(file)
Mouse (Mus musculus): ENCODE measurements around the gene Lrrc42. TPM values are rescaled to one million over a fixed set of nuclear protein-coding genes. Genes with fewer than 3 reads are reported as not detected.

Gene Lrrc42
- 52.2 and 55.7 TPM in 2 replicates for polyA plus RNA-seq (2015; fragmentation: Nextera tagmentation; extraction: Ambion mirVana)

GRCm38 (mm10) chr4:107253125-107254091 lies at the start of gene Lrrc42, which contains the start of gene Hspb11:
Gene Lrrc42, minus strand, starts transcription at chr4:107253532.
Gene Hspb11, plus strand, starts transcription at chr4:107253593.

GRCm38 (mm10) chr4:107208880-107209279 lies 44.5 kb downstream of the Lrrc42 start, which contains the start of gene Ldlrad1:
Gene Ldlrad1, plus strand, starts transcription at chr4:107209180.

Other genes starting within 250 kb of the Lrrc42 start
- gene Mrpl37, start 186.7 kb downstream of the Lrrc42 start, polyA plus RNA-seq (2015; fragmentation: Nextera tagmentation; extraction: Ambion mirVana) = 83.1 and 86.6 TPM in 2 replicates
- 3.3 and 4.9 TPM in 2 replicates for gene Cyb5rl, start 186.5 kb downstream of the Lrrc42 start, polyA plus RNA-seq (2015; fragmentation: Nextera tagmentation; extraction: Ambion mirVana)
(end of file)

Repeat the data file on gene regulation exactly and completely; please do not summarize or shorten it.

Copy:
Mouse (Mus musculus): ENCODE measurements around the gene Lrrc42. TPM values are rescaled to one million over a fixed set of nuclear protein-coding genes. Genes with fewer than 3 reads are reported as not detected.

Gene Lrrc42
- 52.2 and 55.7 TPM in 2 replicates for polyA plus RNA-seq (2015; fragmentation: Nextera tagmentation; extraction: Ambion mirVana)

GRCm38 (mm10) chr4:107253125-107254091 lies at the start of gene Lrrc42, which contains the start of gene Hspb11:
Gene Lrrc42, minus strand, starts transcription at chr4:107253532.
Gene Hspb11, plus strand, starts transcription at chr4:107253593.

GRCm38 (mm10) chr4:107208880-107209279 lies 44.5 kb downstream of the Lrrc42 start, which contains the start of gene Ldlrad1:
Gene Ldlrad1, plus strand, starts transcription at chr4:107209180.

Other genes starting within 250 kb of the Lrrc42 start
- gene Mrpl37, start 186.7 kb downstream of the Lrrc42 start, polyA plus RNA-seq (2015; fragmentation: Nextera tagmentation; extraction: Ambion mirVana) = 83.1 and 86.6 TPM in 2 replicates
- 3.3 and 4.9 TPM in 2 replicates for gene Cyb5rl, start 186.5 kb downstream of the Lrrc42 start, polyA plus RNA-seq (2015; fragmentation: Nextera tagmentation; extraction: Ambion mirVana)